While we've had constructive action, and while some schools are succeeding and others hold their own, over all we've made only limited progress toward genuine reform. No one can conclude that the overall performance of public education in this country is adequate for the century ahead.
What's missing is a unifying vision of school renewal. In the decade of the 90's, we simply must find ways to set priorities and it's my own suggestion that we focus, with special urgency, on two of the nation's six education goals, both of which have wide support.
Specifically, let's embrace the first education goal and work aggressively to assure that all children come to school well prepared to learn. Excellence in education begins before school, even before birth itself, and yet, according to a Carnegie Foundation survey of kindergarten teachers, 35 percent of the nation's children came to school last year linguistically, physically, and socially ill-prepared. School readiness is an urgent mandate for the nation and if our youngest, most vulnerable children are neglected, excellence in education simply cannot be accomplished.
I also propose that special emphasis be given to the third education goal, which calls for the assessment of students in basic subjects.
Critics worry, quite correctly I believe, that the national standards and assessment movement could impose rigid testing on all schools and suffocate reform. On the other hand, such an effort, properly directed, could give the reform movement precisely the focus that's been lacking.
The national assessment effort could, for example, drive us back to the curriculum itself. It's one thing to talk about assessing students--but what precisely do we plan to measure? I urgently hope that we can move beyond the old Carnegie units and create, for the 21st century, a more coherent, more integrative course of study.
National assessment also should surely lead to the creation of a new generation of evaluation instruments that reflect more accurately the full range of human potential that Howard Gardner so vividly describes in his pathbreaking book, Frames of Mind.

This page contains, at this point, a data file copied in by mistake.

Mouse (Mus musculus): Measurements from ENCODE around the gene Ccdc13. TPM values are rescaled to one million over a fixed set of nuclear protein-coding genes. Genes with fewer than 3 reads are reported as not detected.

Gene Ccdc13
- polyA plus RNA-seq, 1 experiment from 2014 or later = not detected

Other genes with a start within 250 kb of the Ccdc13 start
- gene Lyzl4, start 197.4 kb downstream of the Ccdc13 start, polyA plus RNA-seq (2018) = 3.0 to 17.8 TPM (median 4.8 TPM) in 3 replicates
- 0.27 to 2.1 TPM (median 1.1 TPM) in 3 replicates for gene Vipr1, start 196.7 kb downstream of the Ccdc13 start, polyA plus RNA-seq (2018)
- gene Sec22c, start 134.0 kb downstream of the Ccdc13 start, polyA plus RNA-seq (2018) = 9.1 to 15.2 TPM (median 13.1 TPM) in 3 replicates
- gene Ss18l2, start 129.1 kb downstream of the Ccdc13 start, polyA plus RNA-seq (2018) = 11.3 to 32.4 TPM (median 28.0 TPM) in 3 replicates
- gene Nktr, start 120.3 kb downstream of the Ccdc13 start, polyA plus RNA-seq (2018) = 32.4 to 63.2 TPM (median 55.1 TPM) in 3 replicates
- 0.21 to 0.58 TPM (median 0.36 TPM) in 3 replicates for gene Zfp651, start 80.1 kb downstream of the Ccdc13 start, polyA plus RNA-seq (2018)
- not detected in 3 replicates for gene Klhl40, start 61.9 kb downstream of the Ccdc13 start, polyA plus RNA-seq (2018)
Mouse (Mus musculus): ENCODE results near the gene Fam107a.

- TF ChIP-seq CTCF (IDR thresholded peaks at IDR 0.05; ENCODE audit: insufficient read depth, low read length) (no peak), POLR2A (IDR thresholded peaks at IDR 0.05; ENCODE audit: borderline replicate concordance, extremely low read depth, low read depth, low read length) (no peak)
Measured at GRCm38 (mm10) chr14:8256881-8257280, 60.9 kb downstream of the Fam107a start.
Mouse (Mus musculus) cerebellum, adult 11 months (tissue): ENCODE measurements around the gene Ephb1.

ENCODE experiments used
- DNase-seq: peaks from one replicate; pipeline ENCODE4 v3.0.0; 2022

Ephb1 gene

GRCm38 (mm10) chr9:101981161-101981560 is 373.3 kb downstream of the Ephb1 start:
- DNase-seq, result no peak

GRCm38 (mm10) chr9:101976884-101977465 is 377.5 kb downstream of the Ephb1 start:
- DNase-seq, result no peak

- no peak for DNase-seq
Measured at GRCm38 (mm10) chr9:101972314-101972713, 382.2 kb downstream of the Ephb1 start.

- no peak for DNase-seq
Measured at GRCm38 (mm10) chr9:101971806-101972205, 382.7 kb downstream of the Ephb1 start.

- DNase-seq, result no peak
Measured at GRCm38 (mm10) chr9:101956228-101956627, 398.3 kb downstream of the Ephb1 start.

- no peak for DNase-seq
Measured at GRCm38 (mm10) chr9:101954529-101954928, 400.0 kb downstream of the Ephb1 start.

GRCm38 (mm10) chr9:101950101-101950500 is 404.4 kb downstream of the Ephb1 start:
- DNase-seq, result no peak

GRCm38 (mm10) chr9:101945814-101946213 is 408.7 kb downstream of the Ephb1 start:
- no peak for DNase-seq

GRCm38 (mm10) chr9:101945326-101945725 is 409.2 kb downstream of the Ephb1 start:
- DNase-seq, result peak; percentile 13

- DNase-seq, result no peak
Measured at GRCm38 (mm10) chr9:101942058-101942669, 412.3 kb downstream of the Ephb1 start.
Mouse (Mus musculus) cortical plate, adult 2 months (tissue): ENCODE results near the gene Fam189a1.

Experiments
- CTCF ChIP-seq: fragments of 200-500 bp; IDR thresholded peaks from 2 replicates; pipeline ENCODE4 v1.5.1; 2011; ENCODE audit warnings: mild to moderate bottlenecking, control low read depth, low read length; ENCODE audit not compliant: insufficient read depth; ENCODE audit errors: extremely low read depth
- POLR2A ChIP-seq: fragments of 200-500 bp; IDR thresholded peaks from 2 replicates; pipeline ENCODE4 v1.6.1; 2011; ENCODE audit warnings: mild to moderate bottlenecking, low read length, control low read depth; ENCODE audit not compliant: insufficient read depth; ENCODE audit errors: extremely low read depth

Further, national assessment may force us to look more closely at teaching and at learning. After all, the goal of such evaluation should be to help all students succeed, not fail. This means having both achievement standards as well as delivery standards that hold schools accountable, not just students.
Finally, national assessment could even force us to examine school finance. After all, it's difficult to defend common outcomes if equality of resources is denied.
So, in an intriguing way, the national standards and assessment movement could, if well guided, serve as the fulcrum of reform by focusing the debate on issues at the very heart of education.
To give direction to this ambitious effort, I'd like to see a Congressionally chartered panel established, comprised of distinguished leaders from education, business, politics, parents, and students, too. In a 1989 speech at the Business Roundtable I suggested that since we have a Council of Economic Advisers, why not have a blue-ribbon council to monitor the educational progress of the nation.
Ernest L. Boyer, the president of the Carnegie Foundation for the
Advancement of Teaching, in an April 16, 1993, speech, "School Reform
in Perspective,'' to the Education Writers Association.